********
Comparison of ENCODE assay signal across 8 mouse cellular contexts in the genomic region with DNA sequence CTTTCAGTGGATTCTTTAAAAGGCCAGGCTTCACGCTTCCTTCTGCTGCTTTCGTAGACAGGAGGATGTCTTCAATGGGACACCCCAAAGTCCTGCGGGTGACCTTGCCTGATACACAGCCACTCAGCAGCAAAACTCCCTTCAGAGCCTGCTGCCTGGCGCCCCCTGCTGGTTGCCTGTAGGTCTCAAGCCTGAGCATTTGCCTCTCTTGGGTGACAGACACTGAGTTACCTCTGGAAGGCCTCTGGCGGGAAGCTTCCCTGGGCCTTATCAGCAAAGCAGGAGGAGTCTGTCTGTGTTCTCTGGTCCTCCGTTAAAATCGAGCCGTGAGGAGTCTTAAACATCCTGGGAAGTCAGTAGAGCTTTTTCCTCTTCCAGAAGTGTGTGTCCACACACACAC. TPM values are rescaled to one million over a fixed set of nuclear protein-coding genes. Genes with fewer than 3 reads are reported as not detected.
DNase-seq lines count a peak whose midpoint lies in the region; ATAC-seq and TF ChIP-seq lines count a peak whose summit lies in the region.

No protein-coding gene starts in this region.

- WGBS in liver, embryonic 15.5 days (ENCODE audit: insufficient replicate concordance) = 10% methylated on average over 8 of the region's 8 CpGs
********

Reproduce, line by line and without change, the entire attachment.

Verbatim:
Comparison of ENCODE assay signal across 8 mouse cellular contexts in the genomic region with DNA sequence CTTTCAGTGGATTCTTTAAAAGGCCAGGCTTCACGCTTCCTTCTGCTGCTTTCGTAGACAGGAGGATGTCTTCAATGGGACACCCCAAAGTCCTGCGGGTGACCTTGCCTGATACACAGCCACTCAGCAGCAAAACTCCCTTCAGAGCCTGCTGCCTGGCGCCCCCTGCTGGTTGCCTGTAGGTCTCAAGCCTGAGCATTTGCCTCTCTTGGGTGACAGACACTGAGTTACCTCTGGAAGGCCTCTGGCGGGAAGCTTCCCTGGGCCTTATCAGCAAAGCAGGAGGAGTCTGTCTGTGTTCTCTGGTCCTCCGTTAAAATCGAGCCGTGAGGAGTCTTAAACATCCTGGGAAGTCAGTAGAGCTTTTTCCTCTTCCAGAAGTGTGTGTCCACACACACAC. TPM values are rescaled to one million over a fixed set of nuclear protein-coding genes. Genes with fewer than 3 reads are reported as not detected.
DNase-seq lines count a peak whose midpoint lies in the region; ATAC-seq and TF ChIP-seq lines count a peak whose summit lies in the region.

No protein-coding gene starts in this region.

- WGBS in liver, embryonic 15.5 days (ENCODE audit: insufficient replicate concordance) = 10% methylated on average over 8 of the region's 8 CpGs